Illumination

Insights and trends on augmented reality and advanced manufacturing technology
12March2018

Why Writing Work Instructions Is So Hard and 3 Ways AR Can Help

Writing Work Instructions

In the manufacturing sector, authoring work instructions is no simple task.

Consider, for example, the task of making a peanut butter and jelly sandwich. Simple, right? Not necessarily. In a manufacturing context, if you were creating a guide in the form of traditional work instructions, it might be three pages long!

Now, consider the obviously more complex task of assembling a car engine, pacemaker or jet turbine.

To assemble a single part, an engineer will spend hours writing out – in full detail – each step of the process, ensuring the verbiage used is easily understandable to an operator carrying out the task, in an effort to eliminate confusion.

The work instructions may even undergo a graphic design phase – often carried out by an engineer and taking several more hours to complete. Depending on the sophistication of resources available, these illustrations can be crudely made and tough to decipher.

Need clarification on how to complete a specific step for a certain part? Simply head over to the library of instruction manuals, comb through dozens of serial-numbered, dust-clad binders until you find the correct part, and leaf through the pages to find instructions for the right step in the process. Good luck reaching your productivity goals!

But, what happens if the part number changes, or a component is redesigned? Great question!

Writing work instructions is an iterative process. Once created, they must be constantly monitored and updated as changes are made. If an operator is used to doing things a certain way and the process suddenly changes without effective communication of new work instructions, there will be an instant quality defect!

Clearly, this traditional method of writing (and utilizing) manufacturing work instructions is outdated and grossly inefficient – both in terms of time and money. It’s time for manufacturing organizations to consider investing in a new and improved method of authoring and executing work instructions – augmented reality.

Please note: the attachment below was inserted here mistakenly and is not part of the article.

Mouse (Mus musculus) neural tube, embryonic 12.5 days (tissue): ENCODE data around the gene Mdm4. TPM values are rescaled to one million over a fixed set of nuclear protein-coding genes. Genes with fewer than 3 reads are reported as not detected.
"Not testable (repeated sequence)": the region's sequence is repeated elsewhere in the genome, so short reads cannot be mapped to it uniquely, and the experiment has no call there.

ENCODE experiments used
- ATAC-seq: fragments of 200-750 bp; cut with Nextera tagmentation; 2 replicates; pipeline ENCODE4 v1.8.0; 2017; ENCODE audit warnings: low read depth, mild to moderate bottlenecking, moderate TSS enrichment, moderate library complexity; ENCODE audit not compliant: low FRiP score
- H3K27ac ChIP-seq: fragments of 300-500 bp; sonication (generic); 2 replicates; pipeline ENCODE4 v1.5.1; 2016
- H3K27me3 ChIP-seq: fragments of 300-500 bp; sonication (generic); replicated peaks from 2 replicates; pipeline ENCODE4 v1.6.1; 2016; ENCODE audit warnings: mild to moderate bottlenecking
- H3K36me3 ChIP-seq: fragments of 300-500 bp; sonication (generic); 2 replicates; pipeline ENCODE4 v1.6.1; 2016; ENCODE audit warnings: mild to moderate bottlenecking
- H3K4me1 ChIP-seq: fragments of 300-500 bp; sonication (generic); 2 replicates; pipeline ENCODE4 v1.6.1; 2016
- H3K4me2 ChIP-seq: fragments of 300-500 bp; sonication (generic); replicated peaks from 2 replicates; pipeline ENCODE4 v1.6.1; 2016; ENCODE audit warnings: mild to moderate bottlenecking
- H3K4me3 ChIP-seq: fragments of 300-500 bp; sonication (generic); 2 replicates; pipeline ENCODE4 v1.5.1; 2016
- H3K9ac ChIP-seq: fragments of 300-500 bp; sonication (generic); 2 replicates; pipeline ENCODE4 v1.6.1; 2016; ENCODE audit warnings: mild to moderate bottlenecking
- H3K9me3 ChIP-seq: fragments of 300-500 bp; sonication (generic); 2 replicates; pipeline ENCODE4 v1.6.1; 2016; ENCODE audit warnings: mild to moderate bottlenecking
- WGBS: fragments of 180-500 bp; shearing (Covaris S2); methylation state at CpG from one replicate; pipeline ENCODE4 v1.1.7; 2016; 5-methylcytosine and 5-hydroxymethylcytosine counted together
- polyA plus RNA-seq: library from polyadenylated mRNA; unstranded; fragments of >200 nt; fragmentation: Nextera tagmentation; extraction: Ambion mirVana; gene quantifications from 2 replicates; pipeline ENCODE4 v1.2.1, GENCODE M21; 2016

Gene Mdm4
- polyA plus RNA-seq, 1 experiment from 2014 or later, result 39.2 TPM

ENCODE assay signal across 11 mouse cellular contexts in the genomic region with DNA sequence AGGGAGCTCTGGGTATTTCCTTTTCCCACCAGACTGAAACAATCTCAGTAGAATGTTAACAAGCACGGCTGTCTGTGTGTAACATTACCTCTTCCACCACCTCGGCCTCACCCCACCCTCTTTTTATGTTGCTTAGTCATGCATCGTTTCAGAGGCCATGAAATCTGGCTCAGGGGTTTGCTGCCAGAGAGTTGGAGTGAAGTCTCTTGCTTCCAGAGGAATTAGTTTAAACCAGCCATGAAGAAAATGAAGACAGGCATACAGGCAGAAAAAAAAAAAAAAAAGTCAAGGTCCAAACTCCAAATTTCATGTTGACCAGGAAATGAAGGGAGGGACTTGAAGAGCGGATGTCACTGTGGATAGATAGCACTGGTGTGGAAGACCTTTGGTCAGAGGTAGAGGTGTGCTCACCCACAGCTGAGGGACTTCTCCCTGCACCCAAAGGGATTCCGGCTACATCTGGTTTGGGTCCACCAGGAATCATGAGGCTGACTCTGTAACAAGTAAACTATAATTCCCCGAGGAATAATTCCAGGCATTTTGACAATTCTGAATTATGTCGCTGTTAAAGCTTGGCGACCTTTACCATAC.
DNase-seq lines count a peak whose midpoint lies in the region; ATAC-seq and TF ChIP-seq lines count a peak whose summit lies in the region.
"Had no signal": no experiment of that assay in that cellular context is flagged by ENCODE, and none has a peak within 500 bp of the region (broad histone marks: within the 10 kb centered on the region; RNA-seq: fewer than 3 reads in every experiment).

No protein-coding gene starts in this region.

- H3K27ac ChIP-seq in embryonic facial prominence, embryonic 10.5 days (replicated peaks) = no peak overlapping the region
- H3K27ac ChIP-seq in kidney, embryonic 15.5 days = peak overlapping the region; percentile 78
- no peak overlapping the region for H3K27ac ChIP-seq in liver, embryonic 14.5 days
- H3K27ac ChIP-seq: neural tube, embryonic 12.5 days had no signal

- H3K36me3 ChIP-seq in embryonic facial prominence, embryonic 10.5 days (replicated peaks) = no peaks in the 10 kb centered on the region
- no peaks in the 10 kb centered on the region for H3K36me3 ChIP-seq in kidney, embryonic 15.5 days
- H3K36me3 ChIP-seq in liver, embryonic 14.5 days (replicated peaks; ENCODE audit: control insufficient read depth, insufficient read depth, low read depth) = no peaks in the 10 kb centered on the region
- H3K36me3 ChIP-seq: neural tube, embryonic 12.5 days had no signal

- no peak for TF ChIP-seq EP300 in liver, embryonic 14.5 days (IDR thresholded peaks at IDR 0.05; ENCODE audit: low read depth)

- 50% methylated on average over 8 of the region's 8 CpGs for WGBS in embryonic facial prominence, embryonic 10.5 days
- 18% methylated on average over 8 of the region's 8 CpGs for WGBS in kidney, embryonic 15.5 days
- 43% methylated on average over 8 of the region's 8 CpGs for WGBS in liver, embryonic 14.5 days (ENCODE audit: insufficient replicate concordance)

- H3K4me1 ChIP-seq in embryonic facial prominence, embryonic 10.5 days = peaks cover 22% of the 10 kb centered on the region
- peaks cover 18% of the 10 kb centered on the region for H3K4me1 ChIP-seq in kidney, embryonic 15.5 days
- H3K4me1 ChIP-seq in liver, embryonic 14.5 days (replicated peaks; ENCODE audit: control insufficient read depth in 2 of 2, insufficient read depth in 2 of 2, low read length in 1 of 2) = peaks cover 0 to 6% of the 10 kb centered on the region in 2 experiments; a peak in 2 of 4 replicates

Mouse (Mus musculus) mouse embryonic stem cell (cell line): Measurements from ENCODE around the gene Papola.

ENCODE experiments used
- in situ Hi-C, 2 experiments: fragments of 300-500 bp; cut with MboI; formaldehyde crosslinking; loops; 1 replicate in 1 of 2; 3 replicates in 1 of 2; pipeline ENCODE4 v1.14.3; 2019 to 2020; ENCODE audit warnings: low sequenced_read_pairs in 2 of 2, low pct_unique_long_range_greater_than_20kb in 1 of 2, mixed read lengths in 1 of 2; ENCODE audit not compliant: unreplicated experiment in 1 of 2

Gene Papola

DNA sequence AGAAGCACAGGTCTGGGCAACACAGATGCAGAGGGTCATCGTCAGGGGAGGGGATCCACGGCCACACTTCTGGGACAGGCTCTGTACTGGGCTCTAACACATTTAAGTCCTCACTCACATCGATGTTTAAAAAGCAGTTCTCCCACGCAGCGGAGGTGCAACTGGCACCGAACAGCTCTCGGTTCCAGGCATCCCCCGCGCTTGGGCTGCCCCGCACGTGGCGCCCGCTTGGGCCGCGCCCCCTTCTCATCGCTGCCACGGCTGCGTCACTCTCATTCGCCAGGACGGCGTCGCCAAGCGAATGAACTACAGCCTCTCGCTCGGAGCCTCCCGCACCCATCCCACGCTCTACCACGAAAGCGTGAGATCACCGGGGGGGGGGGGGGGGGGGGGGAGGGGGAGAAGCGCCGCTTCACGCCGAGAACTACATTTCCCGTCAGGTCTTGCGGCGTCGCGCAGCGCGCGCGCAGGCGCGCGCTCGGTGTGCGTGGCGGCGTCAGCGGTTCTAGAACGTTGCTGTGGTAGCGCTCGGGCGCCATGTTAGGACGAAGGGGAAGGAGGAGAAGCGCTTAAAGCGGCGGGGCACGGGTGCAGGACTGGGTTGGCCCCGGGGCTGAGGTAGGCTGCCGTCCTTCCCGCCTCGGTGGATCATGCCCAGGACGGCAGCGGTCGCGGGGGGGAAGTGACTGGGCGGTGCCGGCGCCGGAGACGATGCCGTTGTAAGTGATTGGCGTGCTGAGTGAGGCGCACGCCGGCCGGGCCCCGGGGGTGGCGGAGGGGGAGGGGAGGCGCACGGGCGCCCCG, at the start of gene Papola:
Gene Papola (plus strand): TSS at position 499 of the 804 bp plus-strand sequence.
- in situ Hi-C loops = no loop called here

Here are three ways enterprise AR technology is helping to revolutionize the creation of work instructions for manufacturing and assembly processes.

AR Transforms Text Instructions Into Visual Cues

AR technology, like Light Guide Systems, allows manufacturing organizations to distill pages upon pages of complex work instructions into a hyper-efficient, visual and easy-to-understand process.

Complete with audio and visual prompts, pacing and direction, operators are guided through every step of a manual process. All they have to do is follow the lights!

This emphasis on making work instructions visual is especially valuable for international manufacturing companies with multiple facilities in different countries. Work instructions written in the United States can be effortlessly adapted at plants in Mexico Germany or China, ensuring a consistent standardization of assembly processes across global operations.

Enterprise AR Saves Mindwidth

Here at OPS Solutions, we refer to ‘mindwidth’ as bandwidth for your mind – the amount of mental energy required for manufacturing operators to learn and repeat work instructions.

Augmented reality tools save valuable mindwidth by visually displaying work instructions directly onto a manufacturing work surface and guiding operators through the process step by step, thus eliminating the need to read through instruction manuals and memorize multiple processes.

The adoption of AR technology in this manner results in much faster training periods for new hires, improved product quality, diminished assembly times and higher returns. 

AR Work Instructions Are Intuitive and Scalable

Our augmented reality solution is so easy to use that all operators need to do is bring their parts to the workstation, scan the barcode and receive their respective work instructions.

The graphics displayed with AR technology are incredibly intuitive. If an operator is having trouble assembling a part, for example, they can simply project a step-by-step video onto their worktable. Advanced software even allows operators to make modifications on the fly, for things like noting quality alerts to the rest of the staff.

With the help of augmented reality, companies can now use practical augmented reality tools to simplify the process of authoring work instructions, improve employee productivity and power a data-driven culture.

If you’re looking to transform your work instruction process with AR, send us a message. A member of our solutions team will be in touch to discuss the challenges you’re facing and talk through various applications that can benefit your operations.

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Brad Foley

Brad Foley

Bradley Foley is an Application Engineer with five years of plastic injection molding design, vision system integration and internal business process and reporting experience. He holds a BSME from Lawrence Technological University. When not at work, you will find Bradley snowboarding in the winter, boating in the summer and practicing martial arts year round.
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